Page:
If he sees the reflection of himself, then Mayo are in trouble. Mayo have been looking for a full-forward ever since Jimmy Burke hung up the boots in 1989. Ray Dempsey and John Casey both performed well at times, but neither was able to claim the Green and Red 14 for his own. But Billy Joe didn't do a half-bad impersonation of a full-forward in the Hyde, so much so that it was a pity a few more heat-seekers weren't bombed up to where they could do the most damage.

If the child in swaddling clothes Hanley has a good game on Billy Joe then it could be time for Mayo to reach for Plan B, and John Maughan's Mayo are not noted for the calibre of their Plan Bs. Georgie Golden won't be turning into Irwin Rommel anytime soon. But if the royal blood that courses through young Padden's veins pays off and he lords it in front of goal, then it's hello, baby for the rest of the summer. Padden will become an tIolar Breá Iorrais, Mayo will have one more string to their lyre and the bandwagon will rumbling down the Salthill promenade by half-past four on Sunday evening.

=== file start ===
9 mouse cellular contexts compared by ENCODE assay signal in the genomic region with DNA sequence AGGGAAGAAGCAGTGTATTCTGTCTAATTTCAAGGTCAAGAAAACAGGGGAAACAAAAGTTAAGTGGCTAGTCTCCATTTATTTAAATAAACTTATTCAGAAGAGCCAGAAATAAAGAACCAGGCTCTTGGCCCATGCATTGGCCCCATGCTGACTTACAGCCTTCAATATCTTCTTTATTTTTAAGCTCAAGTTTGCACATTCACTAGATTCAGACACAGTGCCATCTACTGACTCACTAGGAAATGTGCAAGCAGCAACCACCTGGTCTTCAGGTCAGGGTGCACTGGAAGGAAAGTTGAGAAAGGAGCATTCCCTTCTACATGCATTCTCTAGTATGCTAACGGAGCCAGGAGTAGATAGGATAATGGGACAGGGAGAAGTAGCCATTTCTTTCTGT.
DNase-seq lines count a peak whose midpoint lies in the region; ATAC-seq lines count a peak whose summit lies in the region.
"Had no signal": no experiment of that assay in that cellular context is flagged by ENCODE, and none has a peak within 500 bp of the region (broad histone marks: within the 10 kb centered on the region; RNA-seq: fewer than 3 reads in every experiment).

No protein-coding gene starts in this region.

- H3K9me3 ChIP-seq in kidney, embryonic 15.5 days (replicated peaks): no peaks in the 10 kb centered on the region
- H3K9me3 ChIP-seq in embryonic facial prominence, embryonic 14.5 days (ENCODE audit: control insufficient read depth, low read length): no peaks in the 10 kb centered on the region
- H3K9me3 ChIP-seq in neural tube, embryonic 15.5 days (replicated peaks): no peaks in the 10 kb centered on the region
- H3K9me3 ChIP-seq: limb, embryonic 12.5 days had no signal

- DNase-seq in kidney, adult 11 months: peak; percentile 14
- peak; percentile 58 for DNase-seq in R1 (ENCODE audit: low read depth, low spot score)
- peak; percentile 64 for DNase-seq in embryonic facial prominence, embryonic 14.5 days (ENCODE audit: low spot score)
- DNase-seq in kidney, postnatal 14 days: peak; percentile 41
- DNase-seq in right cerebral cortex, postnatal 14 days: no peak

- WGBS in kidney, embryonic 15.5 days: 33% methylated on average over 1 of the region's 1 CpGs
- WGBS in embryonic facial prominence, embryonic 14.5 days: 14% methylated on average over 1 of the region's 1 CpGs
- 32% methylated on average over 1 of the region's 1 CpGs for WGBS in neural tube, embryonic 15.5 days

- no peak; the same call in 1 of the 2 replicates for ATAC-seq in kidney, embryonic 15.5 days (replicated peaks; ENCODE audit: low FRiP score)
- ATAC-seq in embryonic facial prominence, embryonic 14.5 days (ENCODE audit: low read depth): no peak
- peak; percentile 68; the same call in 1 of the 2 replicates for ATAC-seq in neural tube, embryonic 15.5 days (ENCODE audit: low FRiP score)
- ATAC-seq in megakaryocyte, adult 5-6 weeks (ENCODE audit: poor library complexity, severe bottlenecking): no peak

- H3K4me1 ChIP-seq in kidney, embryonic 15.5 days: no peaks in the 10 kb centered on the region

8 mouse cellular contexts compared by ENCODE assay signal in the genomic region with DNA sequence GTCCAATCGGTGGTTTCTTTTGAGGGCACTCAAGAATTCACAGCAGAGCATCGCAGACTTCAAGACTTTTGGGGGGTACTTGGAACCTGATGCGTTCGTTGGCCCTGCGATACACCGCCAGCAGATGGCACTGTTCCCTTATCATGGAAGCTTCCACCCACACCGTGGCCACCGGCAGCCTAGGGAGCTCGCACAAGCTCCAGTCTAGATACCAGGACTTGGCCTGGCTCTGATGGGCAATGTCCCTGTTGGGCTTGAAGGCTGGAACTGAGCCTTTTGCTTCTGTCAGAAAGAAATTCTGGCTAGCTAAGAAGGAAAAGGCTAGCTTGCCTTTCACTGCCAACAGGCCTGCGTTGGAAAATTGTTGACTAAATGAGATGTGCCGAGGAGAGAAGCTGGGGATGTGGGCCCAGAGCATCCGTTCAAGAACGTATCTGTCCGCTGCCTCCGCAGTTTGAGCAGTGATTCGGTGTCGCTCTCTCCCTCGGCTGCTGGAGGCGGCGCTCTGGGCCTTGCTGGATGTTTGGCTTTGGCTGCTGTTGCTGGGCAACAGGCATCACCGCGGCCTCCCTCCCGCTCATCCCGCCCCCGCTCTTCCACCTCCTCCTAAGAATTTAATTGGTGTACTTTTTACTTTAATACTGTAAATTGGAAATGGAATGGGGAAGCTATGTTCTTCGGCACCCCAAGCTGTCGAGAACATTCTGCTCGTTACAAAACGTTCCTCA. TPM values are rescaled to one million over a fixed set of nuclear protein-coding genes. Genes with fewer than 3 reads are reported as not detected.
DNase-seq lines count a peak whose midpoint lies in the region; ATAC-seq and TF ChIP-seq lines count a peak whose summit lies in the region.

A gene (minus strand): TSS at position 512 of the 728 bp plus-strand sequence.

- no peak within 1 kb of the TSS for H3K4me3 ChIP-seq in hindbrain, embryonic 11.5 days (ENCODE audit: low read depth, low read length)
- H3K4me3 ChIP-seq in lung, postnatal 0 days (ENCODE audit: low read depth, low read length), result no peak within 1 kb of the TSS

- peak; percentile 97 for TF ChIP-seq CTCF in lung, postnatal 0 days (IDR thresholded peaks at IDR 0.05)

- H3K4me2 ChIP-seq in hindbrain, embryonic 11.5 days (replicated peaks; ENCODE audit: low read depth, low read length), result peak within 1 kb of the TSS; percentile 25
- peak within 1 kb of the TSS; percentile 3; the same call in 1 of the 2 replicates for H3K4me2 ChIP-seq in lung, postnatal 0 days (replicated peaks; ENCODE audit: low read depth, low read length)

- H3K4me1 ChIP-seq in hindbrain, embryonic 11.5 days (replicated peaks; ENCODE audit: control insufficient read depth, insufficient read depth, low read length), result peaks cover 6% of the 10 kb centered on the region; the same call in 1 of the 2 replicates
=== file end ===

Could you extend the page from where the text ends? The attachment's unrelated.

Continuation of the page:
Or else Galway's young men will come of age in a spectacular and simultaneous flowering of hope, talent and ambition, McGarrity will get the buffeting he got from the Rosseroos with bells on, the Guard Fitzmaurice will be exposed and John Maughan will be run out of town on rail while Peter Ford rings John O'Mahoney to sing selections from Annie Get Your Gun down the phone at him - specifically, Anything You Can Do, I Can Do Better. Who can say? Nobody knows anything.